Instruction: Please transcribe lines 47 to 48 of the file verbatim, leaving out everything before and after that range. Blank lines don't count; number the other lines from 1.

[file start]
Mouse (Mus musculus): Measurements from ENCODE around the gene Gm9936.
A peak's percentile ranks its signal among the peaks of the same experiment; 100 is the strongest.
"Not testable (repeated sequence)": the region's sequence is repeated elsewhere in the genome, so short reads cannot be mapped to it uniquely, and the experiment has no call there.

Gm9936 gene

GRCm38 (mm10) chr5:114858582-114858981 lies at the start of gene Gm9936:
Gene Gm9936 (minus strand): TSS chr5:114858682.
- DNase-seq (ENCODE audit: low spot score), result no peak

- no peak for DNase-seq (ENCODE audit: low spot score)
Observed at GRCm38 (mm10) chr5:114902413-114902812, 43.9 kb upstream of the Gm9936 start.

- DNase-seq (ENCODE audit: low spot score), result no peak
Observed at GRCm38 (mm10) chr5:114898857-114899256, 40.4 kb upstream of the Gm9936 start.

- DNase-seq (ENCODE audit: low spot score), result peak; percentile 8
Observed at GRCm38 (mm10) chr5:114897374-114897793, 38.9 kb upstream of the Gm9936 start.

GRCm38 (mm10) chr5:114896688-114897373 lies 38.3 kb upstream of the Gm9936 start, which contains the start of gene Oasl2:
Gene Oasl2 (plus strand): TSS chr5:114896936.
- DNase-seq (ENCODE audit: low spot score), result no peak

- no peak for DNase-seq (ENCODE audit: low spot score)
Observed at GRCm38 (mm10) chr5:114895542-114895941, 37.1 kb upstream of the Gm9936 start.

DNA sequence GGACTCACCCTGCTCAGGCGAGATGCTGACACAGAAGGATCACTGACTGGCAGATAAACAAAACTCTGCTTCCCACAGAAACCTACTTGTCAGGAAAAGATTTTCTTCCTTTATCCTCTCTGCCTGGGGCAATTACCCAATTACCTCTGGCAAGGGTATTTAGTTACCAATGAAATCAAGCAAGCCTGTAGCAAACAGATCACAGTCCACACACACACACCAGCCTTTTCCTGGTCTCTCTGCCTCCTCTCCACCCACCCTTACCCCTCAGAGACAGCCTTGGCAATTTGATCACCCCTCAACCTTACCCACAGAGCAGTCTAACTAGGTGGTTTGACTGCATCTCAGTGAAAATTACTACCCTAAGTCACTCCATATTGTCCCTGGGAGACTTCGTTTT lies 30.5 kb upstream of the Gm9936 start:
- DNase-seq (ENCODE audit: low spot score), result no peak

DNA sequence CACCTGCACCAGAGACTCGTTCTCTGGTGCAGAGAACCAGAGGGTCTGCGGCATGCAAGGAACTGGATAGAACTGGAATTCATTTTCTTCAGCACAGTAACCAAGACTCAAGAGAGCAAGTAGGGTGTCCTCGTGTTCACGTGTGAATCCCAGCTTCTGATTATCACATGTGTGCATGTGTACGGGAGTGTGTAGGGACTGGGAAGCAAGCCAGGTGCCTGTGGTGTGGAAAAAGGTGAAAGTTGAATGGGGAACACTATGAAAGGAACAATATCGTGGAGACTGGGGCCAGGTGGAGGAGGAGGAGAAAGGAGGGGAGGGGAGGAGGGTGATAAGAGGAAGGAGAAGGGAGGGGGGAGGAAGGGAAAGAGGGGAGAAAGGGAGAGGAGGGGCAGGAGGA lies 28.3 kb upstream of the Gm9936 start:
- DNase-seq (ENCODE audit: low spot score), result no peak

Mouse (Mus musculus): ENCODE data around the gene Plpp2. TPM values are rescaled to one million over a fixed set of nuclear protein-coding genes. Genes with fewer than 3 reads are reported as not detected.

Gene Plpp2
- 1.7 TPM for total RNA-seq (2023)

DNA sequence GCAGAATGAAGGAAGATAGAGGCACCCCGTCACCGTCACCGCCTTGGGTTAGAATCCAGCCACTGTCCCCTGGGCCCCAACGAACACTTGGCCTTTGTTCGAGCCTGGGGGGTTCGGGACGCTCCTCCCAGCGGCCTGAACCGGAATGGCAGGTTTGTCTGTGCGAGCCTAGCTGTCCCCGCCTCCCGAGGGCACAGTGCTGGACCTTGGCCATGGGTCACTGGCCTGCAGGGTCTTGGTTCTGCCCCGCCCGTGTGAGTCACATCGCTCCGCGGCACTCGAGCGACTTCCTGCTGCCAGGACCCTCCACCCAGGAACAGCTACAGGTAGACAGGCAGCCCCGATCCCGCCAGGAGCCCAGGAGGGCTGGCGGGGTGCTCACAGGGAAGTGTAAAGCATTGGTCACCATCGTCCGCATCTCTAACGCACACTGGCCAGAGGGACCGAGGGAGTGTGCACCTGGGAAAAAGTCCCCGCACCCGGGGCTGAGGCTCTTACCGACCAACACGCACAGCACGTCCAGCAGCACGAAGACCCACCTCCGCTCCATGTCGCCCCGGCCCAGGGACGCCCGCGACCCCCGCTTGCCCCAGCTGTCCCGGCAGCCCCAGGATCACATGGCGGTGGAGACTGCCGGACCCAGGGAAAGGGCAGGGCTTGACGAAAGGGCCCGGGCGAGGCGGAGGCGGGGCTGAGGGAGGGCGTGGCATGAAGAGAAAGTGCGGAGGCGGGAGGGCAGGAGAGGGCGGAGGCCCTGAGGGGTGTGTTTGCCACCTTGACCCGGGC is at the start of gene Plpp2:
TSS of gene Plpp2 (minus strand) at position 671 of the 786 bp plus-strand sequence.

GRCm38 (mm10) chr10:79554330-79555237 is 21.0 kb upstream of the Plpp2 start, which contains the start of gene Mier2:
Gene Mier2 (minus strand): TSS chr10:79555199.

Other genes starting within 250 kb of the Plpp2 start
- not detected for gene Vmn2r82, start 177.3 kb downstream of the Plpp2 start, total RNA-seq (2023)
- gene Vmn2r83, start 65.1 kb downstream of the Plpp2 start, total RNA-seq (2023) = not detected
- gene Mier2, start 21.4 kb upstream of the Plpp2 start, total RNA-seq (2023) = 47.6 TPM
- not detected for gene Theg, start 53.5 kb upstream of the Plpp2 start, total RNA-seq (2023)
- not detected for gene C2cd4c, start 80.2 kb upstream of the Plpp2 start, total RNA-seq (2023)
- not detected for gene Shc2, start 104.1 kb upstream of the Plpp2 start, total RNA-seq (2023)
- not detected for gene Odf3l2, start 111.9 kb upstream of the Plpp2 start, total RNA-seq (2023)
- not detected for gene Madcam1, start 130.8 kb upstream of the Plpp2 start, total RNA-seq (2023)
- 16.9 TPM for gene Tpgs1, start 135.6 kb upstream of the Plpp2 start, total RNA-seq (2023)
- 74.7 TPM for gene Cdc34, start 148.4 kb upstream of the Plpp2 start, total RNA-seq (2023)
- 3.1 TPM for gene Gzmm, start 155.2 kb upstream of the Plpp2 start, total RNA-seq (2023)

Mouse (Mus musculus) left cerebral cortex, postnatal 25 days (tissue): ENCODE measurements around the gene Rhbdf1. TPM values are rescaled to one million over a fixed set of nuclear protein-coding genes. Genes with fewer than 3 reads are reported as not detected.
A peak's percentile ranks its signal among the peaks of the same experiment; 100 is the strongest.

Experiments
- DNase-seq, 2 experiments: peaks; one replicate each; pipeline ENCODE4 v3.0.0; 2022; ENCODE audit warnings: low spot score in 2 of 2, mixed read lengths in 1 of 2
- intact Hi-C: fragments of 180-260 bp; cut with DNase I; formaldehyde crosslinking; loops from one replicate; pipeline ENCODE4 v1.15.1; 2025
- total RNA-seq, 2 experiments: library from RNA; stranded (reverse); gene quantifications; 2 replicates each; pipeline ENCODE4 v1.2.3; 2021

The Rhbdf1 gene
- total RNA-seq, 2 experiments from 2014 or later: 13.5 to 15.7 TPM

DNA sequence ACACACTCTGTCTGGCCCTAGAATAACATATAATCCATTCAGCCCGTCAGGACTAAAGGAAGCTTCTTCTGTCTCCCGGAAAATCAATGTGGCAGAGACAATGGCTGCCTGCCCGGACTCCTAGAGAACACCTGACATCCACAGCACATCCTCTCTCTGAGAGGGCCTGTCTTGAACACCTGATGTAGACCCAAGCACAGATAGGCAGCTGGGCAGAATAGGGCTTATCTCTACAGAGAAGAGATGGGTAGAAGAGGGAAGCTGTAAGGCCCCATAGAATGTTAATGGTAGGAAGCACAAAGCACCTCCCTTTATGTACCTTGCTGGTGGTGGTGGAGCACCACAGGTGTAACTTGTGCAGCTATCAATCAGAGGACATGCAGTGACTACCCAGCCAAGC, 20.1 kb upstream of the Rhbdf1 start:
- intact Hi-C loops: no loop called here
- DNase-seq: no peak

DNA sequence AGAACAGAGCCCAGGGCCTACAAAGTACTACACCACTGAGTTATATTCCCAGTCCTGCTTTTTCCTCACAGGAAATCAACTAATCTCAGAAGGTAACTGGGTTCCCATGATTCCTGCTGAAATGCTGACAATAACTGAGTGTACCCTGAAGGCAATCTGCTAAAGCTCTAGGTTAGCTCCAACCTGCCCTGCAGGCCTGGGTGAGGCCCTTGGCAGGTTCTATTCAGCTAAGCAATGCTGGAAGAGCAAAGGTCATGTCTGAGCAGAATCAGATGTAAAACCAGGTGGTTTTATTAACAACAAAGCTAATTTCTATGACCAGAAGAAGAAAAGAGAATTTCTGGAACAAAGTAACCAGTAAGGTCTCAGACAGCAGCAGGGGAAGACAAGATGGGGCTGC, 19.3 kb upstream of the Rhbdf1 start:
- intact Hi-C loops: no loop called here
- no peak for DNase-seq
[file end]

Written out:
- total RNA-seq, 2 experiments: library from RNA; stranded (reverse); gene quantifications; 2 replicates each; pipeline ENCODE4 v1.2.3; 2021

The Rhbdf1 gene